Europa's Elusive Water Plume Paints Grim Picture For Life

Artist's concept of plume above Europa
Artist's conception of a plume above Europa. A plume reported emanating from the icy moon in December 2013 may be a rare phenomenon, a new study shows. (Image credit: NASA/ESA/K. Retherford/SWRI)

A meteorite may have been responsible for a water plume briefly spotted above Europa two years ago, implying it takes a very rare event to breach the ice on the Jovian moon.

Astrobiologists worldwide received news in December 2013 that water vapor was detected in Hubble Space Telescope observations of Jupiter's moon Europa, which is considered one of the top potential locations in our solar system for life. Those results were published in the journal Science and led by Lorenz Roth, a planetary scientist at the Southwest Research Institute in Texas.

However, follow-up observations of Europa have found no plume emanating from the moon. A new paper based on observations made by NASA's Saturn-orbiting Cassini spacecraft reveals that Europa's atmosphere is 100 times less dense than claims in previous publications, and composed mainly of atomic rather than molecular oxygen. [Amazing Photos of Jupiter's Moon Europa]

Furthermore, the magnetosphere plasma, or superheated gas, at Europa’s orbit is very hot, with properties indicating that the plasma is mainly composed of ions, or charged particles, from the nearby moon Io.

Based on the plasma properties, the rate of injection of neutral gas from the surface of Europa is probably very low. This means the plasma in Europa's atmosphere has a low density, and a low escape rate into its magnetic field or magnetosphere.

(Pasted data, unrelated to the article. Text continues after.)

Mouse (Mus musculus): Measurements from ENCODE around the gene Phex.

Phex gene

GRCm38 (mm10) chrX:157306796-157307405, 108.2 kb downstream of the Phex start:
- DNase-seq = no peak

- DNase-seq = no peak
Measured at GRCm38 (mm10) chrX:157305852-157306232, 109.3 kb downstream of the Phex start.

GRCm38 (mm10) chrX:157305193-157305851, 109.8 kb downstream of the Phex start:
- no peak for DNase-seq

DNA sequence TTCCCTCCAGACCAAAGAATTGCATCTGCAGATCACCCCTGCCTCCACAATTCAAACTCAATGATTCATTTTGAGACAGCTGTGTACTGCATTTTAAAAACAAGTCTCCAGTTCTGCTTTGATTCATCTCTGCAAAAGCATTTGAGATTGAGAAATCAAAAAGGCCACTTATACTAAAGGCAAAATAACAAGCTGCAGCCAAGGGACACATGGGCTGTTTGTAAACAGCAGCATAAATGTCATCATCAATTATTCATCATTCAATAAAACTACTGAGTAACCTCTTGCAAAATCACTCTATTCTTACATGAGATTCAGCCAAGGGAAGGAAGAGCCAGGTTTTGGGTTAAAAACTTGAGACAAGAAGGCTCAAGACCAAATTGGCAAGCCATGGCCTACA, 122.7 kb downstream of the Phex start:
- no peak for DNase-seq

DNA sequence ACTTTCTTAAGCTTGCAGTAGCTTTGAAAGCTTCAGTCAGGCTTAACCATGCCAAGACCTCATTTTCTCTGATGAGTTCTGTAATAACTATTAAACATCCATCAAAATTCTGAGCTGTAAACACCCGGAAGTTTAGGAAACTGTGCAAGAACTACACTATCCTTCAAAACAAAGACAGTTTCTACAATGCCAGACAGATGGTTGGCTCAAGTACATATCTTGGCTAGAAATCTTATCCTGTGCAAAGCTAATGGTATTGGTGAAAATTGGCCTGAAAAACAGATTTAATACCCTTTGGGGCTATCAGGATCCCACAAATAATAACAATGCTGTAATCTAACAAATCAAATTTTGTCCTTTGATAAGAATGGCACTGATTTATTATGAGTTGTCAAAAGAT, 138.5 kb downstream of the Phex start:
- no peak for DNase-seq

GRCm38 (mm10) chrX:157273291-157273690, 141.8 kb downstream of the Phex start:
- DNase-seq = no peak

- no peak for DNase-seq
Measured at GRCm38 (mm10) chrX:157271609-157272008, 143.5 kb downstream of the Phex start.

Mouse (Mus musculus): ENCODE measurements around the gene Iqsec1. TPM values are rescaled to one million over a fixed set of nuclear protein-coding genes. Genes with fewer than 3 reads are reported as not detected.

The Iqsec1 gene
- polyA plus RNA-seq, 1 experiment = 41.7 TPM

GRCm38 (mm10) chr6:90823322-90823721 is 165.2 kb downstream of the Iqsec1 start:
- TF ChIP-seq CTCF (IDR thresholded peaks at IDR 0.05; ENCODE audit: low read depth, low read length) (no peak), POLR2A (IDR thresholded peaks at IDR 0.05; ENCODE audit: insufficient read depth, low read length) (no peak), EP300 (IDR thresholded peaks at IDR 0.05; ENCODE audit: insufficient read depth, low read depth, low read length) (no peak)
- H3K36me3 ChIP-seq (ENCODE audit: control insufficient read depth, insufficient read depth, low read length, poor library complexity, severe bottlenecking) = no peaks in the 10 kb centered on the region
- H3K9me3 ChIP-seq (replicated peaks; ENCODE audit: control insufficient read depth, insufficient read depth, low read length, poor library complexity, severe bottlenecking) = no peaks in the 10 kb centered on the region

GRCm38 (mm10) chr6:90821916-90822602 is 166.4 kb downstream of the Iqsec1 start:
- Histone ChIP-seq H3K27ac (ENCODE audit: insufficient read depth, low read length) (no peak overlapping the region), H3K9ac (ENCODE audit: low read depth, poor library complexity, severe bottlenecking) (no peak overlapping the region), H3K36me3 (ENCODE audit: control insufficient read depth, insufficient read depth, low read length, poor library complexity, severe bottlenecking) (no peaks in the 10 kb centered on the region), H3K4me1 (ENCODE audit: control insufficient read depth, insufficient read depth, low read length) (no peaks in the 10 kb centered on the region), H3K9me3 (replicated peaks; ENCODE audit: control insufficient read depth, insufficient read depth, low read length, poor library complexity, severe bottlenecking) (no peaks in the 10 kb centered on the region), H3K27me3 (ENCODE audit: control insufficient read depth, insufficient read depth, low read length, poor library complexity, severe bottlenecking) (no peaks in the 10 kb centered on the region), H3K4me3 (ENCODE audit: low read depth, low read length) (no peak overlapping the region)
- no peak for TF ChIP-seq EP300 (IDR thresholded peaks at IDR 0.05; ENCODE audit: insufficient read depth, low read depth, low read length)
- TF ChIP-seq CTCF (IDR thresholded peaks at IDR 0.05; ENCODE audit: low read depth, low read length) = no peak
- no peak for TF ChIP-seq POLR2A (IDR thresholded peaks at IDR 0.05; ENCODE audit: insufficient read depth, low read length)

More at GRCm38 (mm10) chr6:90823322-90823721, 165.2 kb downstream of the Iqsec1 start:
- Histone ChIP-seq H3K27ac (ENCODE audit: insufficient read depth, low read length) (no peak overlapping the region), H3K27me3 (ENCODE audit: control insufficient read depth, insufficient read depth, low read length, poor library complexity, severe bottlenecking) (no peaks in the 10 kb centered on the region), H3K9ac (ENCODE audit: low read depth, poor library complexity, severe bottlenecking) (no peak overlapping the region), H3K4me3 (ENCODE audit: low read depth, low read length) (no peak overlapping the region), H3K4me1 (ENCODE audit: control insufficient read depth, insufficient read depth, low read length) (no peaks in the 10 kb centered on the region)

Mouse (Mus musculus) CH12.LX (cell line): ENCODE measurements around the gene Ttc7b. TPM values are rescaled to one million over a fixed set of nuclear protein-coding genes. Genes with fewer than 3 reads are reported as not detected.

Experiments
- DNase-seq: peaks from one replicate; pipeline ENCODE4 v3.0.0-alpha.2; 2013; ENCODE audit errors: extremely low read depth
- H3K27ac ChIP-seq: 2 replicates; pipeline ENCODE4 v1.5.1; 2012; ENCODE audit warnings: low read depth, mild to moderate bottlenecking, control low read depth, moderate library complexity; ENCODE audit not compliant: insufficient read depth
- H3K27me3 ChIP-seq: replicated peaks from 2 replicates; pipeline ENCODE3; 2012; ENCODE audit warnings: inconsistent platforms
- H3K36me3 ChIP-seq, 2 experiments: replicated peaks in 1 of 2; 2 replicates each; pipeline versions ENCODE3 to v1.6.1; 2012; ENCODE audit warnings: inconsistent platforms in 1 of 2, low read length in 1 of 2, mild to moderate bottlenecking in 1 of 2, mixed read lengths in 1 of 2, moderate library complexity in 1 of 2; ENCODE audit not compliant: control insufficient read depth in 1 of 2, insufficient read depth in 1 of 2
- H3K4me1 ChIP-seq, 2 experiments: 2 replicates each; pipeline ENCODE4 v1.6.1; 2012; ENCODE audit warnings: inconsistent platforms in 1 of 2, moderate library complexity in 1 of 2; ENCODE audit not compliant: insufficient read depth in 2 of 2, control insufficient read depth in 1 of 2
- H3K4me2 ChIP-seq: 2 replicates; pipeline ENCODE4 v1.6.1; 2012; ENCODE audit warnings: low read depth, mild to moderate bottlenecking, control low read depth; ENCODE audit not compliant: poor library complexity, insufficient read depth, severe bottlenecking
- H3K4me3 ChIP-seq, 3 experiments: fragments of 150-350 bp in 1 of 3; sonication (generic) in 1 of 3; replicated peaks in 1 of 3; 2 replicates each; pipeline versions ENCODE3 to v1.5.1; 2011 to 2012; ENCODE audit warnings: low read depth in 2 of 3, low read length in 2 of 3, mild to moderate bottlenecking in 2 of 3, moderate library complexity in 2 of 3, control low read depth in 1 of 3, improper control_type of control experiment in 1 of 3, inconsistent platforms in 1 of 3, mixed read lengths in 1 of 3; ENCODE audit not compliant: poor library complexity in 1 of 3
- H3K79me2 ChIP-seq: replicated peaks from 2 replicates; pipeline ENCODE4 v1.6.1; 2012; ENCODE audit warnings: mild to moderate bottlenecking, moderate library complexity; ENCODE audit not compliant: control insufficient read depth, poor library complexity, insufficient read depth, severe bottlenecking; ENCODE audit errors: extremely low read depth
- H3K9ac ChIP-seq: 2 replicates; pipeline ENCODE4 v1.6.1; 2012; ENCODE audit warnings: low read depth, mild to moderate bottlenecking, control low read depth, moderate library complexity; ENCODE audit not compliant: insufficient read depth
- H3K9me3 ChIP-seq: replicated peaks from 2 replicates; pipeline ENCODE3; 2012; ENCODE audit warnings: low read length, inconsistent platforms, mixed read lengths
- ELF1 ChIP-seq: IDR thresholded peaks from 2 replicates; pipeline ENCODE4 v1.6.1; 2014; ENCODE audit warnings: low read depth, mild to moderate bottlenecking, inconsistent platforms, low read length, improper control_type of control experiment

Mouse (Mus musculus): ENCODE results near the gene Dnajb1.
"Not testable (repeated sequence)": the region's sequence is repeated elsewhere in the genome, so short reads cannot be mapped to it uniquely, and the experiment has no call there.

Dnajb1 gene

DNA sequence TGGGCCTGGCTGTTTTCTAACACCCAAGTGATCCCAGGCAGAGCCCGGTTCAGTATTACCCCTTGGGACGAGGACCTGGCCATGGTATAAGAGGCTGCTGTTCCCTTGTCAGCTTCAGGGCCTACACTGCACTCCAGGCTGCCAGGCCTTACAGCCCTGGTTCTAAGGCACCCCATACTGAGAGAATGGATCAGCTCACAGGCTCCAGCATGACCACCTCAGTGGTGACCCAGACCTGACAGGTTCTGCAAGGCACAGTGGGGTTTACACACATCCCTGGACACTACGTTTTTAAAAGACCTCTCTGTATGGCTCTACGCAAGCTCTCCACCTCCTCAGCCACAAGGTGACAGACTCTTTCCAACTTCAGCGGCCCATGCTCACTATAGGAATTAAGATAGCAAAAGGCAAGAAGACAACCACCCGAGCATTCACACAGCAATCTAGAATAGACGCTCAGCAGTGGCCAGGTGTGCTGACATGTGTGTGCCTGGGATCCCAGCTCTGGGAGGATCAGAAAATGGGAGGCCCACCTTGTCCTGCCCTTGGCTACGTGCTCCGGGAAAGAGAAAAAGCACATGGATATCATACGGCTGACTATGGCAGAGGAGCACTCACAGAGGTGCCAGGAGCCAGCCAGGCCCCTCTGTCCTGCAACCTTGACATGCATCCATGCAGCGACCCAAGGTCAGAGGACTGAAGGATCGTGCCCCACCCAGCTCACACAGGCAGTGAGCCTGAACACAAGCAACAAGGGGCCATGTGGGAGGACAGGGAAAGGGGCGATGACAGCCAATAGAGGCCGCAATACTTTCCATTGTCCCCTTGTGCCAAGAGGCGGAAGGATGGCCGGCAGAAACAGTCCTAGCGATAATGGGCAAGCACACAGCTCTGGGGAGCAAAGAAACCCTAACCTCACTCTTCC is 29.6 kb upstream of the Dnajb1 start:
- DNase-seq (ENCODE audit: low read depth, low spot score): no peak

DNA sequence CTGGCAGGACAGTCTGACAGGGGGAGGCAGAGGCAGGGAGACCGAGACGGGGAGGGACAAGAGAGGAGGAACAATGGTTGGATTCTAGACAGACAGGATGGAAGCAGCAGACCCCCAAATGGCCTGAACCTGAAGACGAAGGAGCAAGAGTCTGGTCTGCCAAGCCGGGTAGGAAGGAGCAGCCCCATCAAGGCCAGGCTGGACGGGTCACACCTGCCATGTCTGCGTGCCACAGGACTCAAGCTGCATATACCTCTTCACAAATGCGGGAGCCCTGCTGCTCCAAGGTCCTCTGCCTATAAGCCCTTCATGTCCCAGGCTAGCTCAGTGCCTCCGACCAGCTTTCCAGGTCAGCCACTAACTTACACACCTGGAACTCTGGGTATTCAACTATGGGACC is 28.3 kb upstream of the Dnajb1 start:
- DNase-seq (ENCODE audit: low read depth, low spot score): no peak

A graphic showing water emissions detected above Europa in Hubble Space Telescope observations from December 2012. (Image credit: NASA/ESA/L. Roth/SWRI/University of Cologne)

No one knew what the plasma was made of before Cassini's measurements, which led some researchers previously to believe that the plasma came from Europa. Plasma can be comprised of different molecules, including hydrogen and oxygen, but Cassini's spectroscope was not designed to measure which species of molecules were present in the gas.

Because molecular hydrogen and atomic hydrogen were not found in Cassini's measurement of the plasma, this means that the plasma did not come from Europa as was previously suspected. The plasma that as detected was made of sulfur dioxide — a product of volcanoes on Io.

“Our conclusion was that almost everything we were seeing was plasma from Io,” said Don Shemansky, chief scientist of the planetary and space science division of space weather company Space Environment Technologies (PSSD/SET).

However, a meteorite that briefly threw water aloft from Europa's surface cannot be ruled out, he said.

The results were published in The Astrophysical Journal.

Volcanic plasma